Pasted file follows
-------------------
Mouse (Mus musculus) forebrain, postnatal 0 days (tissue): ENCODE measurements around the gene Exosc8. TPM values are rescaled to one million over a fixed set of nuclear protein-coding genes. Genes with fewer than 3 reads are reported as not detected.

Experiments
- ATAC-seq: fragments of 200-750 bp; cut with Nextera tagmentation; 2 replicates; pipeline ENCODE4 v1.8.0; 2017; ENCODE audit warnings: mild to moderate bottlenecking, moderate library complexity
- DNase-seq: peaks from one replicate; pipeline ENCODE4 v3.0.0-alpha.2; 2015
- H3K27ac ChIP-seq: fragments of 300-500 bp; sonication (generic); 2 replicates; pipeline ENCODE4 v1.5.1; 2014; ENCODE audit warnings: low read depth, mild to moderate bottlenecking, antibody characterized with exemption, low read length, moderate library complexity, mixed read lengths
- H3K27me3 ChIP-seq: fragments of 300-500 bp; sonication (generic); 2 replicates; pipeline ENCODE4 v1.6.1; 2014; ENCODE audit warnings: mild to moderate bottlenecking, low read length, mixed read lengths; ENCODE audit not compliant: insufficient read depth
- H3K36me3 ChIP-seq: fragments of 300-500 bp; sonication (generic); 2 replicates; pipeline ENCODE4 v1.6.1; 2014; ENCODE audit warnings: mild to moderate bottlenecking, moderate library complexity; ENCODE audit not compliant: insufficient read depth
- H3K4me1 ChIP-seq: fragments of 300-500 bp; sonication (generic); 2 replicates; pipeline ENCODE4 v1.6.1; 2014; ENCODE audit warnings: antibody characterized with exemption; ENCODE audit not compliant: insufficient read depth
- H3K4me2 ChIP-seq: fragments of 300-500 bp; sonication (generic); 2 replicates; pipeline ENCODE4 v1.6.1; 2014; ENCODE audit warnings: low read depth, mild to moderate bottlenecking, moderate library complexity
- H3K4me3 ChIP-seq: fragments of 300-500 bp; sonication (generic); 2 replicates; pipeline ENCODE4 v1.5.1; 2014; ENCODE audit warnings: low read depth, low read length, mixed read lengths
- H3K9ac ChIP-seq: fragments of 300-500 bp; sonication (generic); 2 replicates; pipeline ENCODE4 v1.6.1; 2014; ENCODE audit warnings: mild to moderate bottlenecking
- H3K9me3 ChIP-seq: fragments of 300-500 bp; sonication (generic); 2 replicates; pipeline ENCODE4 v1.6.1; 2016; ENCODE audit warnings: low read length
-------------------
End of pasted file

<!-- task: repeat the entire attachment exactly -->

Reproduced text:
Mouse (Mus musculus) forebrain, postnatal 0 days (tissue): ENCODE measurements around the gene Exosc8. TPM values are rescaled to one million over a fixed set of nuclear protein-coding genes. Genes with fewer than 3 reads are reported as not detected.

Experiments
- ATAC-seq: fragments of 200-750 bp; cut with Nextera tagmentation; 2 replicates; pipeline ENCODE4 v1.8.0; 2017; ENCODE audit warnings: mild to moderate bottlenecking, moderate library complexity
- DNase-seq: peaks from one replicate; pipeline ENCODE4 v3.0.0-alpha.2; 2015
- H3K27ac ChIP-seq: fragments of 300-500 bp; sonication (generic); 2 replicates; pipeline ENCODE4 v1.5.1; 2014; ENCODE audit warnings: low read depth, mild to moderate bottlenecking, antibody characterized with exemption, low read length, moderate library complexity, mixed read lengths
- H3K27me3 ChIP-seq: fragments of 300-500 bp; sonication (generic); 2 replicates; pipeline ENCODE4 v1.6.1; 2014; ENCODE audit warnings: mild to moderate bottlenecking, low read length, mixed read lengths; ENCODE audit not compliant: insufficient read depth
- H3K36me3 ChIP-seq: fragments of 300-500 bp; sonication (generic); 2 replicates; pipeline ENCODE4 v1.6.1; 2014; ENCODE audit warnings: mild to moderate bottlenecking, moderate library complexity; ENCODE audit not compliant: insufficient read depth
- H3K4me1 ChIP-seq: fragments of 300-500 bp; sonication (generic); 2 replicates; pipeline ENCODE4 v1.6.1; 2014; ENCODE audit warnings: antibody characterized with exemption; ENCODE audit not compliant: insufficient read depth
- H3K4me2 ChIP-seq: fragments of 300-500 bp; sonication (generic); 2 replicates; pipeline ENCODE4 v1.6.1; 2014; ENCODE audit warnings: low read depth, mild to moderate bottlenecking, moderate library complexity
- H3K4me3 ChIP-seq: fragments of 300-500 bp; sonication (generic); 2 replicates; pipeline ENCODE4 v1.5.1; 2014; ENCODE audit warnings: low read depth, low read length, mixed read lengths
- H3K9ac ChIP-seq: fragments of 300-500 bp; sonication (generic); 2 replicates; pipeline ENCODE4 v1.6.1; 2014; ENCODE audit warnings: mild to moderate bottlenecking
- H3K9me3 ChIP-seq: fragments of 300-500 bp; sonication (generic); 2 replicates; pipeline ENCODE4 v1.6.1; 2016; ENCODE audit warnings: low read length